- The initiative also included identification of 31+ project ideas that need to be further developed at full-blown bankable project proposal level for implementation;
- The Integrated Land Use and Development Plan opts for a sustainable development of the Gambella Peoples’ National Regional State (GPNRS) by integrating alternative land use options for development while ensuring sustainability of value-added environment. The ILDP aims at using land for what it is best and contributing to socioeconomic transformation of the people of the region and beyond. By doing so, it triggers the creation of private sector enterprisers in environment-conscious industry, service and market expansions. It empowers beneficiaries and effectively links them to conflict-free and sustainable land use options. It aspires for making the GPNRS a growth-corridor model where the environment, modernization and commercialization are harmonized and aligned to the national GTPs for better success.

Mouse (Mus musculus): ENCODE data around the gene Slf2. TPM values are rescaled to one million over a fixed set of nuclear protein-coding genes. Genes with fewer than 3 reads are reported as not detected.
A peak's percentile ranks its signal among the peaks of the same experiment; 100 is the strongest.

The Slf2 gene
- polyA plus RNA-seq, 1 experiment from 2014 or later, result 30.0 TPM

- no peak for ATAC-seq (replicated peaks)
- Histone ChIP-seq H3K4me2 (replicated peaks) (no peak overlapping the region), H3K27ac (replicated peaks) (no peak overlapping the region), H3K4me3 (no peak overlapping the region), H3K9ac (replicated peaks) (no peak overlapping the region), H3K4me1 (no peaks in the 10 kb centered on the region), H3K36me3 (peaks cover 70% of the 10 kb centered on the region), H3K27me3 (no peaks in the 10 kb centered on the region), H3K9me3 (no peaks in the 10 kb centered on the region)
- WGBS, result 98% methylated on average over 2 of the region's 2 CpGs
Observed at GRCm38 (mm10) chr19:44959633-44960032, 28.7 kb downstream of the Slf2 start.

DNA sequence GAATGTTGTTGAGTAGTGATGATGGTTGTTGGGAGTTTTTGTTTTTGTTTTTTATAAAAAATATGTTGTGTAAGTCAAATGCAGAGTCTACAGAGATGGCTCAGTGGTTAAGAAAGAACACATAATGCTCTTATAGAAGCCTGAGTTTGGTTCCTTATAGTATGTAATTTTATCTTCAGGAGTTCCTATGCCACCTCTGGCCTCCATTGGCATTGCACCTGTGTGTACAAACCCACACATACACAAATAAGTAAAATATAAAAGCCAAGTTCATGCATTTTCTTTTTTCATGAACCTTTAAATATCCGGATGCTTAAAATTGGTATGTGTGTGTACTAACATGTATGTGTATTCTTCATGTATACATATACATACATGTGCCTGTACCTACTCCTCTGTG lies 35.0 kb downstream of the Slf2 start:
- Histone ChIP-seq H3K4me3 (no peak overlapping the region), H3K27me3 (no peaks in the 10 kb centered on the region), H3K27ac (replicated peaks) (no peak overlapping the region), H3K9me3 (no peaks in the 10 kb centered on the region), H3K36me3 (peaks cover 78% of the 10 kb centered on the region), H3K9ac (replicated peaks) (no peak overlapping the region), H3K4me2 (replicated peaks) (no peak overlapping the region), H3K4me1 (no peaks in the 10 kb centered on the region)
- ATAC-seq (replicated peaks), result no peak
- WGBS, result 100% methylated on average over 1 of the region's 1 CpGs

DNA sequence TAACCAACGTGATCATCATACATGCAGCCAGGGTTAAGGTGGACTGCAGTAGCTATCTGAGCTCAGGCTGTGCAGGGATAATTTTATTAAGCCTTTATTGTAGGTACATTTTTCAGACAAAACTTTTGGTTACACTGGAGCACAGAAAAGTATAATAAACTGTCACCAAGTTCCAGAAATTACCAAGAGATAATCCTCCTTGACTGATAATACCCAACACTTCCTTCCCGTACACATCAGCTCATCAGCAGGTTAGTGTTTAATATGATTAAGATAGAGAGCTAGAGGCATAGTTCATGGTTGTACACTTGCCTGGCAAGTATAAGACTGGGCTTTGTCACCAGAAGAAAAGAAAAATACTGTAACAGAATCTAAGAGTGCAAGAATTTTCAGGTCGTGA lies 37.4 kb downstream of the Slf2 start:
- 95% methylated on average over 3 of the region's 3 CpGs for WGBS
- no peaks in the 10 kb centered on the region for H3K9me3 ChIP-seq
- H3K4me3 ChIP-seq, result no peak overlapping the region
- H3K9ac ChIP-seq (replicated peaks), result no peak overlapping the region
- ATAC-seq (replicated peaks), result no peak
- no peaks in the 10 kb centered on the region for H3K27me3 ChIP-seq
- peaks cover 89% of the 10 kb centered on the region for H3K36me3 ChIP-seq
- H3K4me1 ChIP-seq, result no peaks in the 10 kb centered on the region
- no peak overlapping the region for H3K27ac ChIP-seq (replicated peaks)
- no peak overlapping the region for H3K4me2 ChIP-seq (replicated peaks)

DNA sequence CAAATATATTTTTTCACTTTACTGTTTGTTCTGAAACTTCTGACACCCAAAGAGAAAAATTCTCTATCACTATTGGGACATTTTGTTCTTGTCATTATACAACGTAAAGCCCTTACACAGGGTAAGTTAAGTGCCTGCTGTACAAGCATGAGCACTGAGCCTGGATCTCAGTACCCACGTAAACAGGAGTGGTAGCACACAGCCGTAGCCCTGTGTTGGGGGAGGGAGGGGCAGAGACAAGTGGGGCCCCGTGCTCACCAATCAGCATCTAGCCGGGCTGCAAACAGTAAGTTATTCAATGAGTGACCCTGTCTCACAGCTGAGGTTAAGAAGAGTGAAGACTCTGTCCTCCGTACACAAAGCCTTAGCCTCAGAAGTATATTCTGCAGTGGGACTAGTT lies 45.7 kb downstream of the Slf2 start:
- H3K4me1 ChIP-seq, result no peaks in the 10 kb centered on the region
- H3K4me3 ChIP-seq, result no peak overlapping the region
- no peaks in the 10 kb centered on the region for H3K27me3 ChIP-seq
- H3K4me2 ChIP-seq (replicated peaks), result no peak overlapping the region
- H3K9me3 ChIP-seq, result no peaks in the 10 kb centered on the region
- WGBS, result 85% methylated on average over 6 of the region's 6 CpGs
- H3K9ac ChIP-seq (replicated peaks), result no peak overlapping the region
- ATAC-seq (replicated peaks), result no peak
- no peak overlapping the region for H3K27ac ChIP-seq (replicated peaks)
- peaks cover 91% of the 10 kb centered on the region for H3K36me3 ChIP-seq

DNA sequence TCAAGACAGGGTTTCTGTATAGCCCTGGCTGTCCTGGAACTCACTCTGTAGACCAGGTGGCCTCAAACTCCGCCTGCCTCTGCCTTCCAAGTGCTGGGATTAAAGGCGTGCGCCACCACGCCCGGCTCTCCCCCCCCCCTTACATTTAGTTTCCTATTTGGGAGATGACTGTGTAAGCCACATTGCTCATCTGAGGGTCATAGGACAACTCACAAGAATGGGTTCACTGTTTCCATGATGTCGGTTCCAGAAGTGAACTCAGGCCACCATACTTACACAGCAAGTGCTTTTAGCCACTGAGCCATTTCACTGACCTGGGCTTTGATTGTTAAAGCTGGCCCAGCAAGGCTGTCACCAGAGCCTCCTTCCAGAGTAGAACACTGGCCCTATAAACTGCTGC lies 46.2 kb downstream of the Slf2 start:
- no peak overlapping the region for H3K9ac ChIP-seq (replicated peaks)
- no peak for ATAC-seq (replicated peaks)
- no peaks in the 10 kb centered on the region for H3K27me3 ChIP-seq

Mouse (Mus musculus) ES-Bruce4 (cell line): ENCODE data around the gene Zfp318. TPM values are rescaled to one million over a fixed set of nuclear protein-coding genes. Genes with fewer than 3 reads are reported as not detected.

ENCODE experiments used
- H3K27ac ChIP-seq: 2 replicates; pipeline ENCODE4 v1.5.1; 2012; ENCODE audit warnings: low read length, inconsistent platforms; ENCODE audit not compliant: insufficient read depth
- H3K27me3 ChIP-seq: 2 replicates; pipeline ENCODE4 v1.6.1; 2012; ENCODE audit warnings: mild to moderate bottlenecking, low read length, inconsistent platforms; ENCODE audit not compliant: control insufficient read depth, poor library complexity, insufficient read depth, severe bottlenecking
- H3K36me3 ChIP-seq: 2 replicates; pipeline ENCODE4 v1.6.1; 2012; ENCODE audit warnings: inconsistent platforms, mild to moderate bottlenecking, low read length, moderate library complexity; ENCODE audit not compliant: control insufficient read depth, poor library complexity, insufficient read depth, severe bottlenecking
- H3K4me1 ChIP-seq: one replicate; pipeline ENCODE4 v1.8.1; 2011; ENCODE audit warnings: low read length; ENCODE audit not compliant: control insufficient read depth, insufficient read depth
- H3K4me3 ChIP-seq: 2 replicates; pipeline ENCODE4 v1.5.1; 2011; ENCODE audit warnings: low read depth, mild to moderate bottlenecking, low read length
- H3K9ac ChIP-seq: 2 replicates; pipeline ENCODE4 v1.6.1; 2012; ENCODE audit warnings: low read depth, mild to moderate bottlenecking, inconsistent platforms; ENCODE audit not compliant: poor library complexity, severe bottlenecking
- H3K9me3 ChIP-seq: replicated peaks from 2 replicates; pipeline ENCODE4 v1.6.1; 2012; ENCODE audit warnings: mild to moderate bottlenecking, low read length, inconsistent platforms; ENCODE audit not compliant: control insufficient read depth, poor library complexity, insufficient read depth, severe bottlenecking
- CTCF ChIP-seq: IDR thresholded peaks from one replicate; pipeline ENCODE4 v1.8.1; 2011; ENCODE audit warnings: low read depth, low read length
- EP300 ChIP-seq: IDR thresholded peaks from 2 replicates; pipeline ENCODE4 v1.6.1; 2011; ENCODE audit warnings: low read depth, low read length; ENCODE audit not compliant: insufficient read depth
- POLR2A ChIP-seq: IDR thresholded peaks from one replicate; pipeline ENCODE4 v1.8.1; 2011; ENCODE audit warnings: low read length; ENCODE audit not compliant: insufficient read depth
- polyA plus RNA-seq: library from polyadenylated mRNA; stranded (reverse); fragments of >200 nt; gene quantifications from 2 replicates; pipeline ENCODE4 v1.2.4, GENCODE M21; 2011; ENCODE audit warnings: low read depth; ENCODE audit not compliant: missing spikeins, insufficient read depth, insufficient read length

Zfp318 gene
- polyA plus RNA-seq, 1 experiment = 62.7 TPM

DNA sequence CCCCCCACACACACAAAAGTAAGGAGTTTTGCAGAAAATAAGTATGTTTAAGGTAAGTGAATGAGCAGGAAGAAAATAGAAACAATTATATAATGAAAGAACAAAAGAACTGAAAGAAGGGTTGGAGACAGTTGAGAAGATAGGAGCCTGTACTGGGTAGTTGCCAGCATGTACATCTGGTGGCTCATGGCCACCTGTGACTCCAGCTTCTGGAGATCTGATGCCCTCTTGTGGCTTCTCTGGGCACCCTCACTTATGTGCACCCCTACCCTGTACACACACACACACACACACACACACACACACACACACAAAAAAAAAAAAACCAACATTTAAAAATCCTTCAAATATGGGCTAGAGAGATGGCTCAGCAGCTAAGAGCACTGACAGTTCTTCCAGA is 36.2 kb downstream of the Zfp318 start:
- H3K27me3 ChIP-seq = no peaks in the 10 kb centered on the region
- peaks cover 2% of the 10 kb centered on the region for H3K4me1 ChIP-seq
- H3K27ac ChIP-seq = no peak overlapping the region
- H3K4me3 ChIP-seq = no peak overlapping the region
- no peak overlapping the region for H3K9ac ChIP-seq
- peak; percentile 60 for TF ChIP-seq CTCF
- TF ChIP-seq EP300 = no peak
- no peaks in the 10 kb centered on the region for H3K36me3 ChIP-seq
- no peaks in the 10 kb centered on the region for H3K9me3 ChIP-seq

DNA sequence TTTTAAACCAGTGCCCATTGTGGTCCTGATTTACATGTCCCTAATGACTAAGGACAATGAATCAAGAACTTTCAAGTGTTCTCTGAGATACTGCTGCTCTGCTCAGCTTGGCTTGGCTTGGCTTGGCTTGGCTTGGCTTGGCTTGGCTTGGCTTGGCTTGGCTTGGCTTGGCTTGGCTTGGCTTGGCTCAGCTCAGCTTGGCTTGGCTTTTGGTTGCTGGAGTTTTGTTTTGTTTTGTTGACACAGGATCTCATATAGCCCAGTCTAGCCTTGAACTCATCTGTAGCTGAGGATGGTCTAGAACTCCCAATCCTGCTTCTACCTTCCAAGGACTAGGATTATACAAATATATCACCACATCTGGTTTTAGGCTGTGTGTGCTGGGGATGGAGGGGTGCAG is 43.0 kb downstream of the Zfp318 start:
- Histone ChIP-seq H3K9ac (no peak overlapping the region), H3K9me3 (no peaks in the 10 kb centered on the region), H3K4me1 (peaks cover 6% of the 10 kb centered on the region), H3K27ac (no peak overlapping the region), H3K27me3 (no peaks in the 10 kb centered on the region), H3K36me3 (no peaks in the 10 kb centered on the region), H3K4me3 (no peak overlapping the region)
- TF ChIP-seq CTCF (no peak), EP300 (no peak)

ILDP is a plan document to be produced in full scale to guide land use and development at regional level. It is also assumed to serve as a model for land use and development planning at federal and other regions’ level. In addition, this plan is not to be shelved as many other plan-documents. There shall be projects to be prepared and implemented. All these can be effectively prepared and implemented when the capacity is built at regional and federal levels. This capacity building and project development efforts are keys for using ILDP in action and transforming the lives and landscapes of the regions. This is why additional funding becomes crucial. Details on additional funding requirements are prepared looking for potential donors who share these ideals.
ILDP Photo Gallery